When your line shifts off, you shift off with your line. If you don't have set lines (as sometimes in league games your short-benched and rolling the lines) just do the above pick-up game system.

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06-26-2012, 09:48 AM
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I can skate pretty efficiently. i've been on ice skates and rollerblades my whole life pretty much. just never actually played hockey. im sure ill be able to keep up with the beer leaguers when it comes to skating. When it comes to anything else hockey related though, im not so sure hahaha.

so pretty much either about 45 seconds-1 minute, or whenever my line changes. that seems easy enough, and im sure ill catch on to any differences that my rink might have.

Now for a new question..What position should i start with? As ive never played before, i have no idea. should i just tell the guys that im new and to put me wherever they want me to play...or should i specify a position i want to play?

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06-26-2012, 10:36 AM
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I always ask for left wing, less because I'm a left handed shot and more because I'm very strong skating out of the zone from the left side. (As most people are.) It also puts me on my forehand to receive a pass.

Figure out which side you prefer and be the first to suggest where you'd like to play.

Avoid playing center if you don't know how to play center and the rest of the players DO know how center is to be played.

Having said that, when I first got back into hockey 3+ years ago, I felt more comfortable playing D because I could skate backwards quite well and I thought people would prefer to play F. Now, I find it's hard to get slotted into D because people who play D really prefer it. (And you want D who are solid handling the puck.) Go figure....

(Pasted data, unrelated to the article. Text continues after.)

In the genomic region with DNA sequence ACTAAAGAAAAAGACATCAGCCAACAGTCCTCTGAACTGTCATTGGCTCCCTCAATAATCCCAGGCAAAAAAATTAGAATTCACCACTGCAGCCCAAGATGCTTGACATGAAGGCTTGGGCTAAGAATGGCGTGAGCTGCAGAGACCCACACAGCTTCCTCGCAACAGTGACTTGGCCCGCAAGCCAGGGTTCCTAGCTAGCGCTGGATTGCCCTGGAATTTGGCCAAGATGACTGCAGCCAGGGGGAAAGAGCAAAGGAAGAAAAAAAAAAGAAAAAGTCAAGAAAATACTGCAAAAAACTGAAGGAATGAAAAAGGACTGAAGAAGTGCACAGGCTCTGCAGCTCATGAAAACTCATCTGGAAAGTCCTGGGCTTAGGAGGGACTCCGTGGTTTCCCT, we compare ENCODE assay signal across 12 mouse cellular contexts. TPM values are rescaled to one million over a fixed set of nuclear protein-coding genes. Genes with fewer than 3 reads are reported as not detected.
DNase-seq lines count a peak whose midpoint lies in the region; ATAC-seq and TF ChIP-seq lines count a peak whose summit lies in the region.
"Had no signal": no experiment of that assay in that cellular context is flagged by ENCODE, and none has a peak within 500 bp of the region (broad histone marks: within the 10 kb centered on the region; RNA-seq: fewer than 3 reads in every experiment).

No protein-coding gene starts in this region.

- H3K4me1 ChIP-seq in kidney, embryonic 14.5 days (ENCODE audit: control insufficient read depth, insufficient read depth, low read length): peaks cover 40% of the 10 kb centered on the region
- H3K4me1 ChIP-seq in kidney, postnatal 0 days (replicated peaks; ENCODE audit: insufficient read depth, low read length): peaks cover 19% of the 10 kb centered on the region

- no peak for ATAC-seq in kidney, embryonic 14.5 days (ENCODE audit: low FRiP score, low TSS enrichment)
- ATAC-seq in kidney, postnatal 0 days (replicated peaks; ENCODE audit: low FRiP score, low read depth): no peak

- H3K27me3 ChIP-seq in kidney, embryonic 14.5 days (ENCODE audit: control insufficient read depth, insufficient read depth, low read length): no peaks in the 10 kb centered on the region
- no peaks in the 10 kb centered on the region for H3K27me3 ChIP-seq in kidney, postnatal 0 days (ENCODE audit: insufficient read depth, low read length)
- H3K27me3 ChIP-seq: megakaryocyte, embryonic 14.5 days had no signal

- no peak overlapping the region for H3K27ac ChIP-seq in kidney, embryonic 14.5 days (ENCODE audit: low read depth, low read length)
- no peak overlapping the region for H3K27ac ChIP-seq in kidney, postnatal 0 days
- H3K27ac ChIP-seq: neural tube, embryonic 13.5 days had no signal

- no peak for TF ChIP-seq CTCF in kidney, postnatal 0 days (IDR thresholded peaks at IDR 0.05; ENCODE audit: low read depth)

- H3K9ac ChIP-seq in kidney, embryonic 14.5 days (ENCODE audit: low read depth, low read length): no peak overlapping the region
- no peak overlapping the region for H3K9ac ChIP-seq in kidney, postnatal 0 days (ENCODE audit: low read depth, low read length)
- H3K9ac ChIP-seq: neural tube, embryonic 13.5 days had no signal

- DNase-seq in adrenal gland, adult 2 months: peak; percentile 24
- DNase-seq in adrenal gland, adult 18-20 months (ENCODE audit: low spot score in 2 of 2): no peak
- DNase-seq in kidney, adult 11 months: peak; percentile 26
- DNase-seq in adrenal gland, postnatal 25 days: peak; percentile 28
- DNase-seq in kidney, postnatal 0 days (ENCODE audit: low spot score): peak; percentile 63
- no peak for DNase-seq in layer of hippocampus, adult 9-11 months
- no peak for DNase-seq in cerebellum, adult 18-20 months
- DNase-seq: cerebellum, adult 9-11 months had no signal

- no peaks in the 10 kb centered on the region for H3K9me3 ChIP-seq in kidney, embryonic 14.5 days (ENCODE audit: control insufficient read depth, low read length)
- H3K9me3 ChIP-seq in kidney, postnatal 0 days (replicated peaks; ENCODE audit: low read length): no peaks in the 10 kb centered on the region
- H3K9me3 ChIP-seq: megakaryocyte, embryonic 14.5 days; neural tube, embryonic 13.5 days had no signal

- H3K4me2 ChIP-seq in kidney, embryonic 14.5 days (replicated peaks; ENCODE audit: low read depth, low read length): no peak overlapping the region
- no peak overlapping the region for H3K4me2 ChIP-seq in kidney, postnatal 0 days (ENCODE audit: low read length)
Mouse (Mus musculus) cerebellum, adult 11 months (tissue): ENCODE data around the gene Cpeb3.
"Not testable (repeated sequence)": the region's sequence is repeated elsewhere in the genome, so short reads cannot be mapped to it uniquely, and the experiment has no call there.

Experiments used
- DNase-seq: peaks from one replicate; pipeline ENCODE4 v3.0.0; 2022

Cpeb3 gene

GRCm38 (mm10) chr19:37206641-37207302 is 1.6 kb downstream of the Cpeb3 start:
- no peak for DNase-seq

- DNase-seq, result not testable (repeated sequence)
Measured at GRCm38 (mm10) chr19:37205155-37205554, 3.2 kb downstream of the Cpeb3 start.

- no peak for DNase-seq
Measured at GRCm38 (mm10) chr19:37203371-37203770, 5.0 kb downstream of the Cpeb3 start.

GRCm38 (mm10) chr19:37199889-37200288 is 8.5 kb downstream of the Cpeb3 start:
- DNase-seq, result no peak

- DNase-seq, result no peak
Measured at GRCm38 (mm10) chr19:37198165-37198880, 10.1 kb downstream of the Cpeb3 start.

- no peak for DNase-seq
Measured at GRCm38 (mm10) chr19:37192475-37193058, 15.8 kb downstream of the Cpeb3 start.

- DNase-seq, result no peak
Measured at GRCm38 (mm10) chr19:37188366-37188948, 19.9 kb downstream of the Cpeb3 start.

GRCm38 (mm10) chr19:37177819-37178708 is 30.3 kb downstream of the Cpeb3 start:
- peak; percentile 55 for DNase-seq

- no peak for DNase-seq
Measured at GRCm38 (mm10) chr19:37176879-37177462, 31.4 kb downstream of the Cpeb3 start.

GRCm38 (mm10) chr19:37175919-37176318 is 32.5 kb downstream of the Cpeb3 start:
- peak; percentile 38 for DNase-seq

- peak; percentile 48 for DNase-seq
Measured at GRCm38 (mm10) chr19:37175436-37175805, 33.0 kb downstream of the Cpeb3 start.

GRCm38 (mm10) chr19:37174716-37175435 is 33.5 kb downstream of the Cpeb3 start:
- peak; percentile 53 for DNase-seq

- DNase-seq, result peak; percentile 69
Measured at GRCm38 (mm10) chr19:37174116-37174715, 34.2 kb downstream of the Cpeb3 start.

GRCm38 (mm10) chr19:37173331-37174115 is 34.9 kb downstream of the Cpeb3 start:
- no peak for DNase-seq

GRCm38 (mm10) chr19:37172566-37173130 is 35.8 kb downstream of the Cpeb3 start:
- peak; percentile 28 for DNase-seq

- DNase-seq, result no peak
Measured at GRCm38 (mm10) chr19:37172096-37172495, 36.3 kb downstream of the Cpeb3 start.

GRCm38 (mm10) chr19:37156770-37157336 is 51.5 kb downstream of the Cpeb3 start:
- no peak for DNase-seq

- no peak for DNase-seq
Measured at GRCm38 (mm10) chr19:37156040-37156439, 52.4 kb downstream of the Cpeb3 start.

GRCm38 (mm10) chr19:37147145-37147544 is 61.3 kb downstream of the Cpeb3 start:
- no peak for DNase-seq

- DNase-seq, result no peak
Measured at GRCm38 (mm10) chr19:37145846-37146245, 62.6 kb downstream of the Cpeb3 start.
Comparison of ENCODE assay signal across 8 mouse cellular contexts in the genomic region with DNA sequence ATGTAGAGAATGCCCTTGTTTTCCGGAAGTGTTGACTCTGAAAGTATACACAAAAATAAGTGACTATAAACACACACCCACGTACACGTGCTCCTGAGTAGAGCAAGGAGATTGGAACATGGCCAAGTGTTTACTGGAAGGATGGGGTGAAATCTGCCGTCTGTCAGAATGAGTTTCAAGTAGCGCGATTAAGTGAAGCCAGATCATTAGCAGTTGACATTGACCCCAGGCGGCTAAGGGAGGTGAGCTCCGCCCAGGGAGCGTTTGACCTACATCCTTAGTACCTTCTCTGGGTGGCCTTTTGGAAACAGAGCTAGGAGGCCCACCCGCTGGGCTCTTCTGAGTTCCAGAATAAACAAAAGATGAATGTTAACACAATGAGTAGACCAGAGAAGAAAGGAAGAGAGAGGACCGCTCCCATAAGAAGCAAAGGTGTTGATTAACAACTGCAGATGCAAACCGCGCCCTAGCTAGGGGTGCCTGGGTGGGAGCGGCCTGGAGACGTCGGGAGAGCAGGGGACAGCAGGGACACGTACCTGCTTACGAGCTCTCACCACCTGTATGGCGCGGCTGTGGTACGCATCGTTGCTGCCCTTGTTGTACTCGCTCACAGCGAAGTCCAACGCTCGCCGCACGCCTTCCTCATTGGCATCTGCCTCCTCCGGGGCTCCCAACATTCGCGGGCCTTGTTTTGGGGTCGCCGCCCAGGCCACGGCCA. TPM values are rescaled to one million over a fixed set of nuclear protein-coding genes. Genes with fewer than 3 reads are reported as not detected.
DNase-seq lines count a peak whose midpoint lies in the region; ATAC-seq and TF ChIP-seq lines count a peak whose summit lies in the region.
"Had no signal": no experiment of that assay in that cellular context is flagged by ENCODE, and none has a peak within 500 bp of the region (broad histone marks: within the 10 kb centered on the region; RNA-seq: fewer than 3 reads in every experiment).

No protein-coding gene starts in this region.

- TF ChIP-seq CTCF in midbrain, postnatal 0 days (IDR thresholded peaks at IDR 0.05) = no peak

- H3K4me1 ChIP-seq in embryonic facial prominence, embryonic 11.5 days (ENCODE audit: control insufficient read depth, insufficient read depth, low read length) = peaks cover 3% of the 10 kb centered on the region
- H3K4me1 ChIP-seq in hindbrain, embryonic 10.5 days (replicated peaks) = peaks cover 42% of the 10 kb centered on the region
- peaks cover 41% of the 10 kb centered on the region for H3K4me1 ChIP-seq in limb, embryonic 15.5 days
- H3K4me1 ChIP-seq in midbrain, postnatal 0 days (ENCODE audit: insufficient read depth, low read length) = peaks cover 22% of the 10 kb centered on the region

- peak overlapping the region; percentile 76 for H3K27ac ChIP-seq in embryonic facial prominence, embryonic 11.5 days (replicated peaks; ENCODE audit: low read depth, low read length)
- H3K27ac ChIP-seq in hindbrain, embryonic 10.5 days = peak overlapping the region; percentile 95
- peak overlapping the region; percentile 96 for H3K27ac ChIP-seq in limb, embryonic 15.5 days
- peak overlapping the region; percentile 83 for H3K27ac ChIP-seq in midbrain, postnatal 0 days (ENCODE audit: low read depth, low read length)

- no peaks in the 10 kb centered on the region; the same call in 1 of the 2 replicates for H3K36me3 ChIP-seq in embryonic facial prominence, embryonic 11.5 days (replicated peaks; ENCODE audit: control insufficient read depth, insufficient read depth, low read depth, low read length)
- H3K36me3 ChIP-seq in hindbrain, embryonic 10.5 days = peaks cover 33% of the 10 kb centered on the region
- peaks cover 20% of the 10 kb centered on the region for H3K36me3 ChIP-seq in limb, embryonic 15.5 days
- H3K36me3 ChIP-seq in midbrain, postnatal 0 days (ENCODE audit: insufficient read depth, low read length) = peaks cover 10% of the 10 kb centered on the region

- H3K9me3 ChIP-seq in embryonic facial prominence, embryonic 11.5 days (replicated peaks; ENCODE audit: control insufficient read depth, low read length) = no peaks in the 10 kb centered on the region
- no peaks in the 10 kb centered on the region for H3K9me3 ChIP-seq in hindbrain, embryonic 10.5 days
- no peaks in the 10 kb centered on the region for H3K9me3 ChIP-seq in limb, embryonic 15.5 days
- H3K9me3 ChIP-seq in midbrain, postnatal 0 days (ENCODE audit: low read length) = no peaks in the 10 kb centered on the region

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06-26-2012, 11:11 AM
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PanHandler
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You make some good points there. Im also left handed and would prefer not to take passes off my backhand as i probably cant even control them off my forehand

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06-26-2012, 11:13 AM
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Always change coming out of the defensive zone. There is nothing worse than when a guy goes for the offensive opportunity but then is too tired to back check and then changes and all during that time puts his team at a disadvantage.

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06-26-2012, 02:44 PM
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Quote:
Originally Posted by Brunomics View Post
Always change coming out of the defensive zone. There is nothing worse than when a guy goes for the offensive opportunity but then is too tired to back check and then changes and all during that time puts his team at a disadvantage.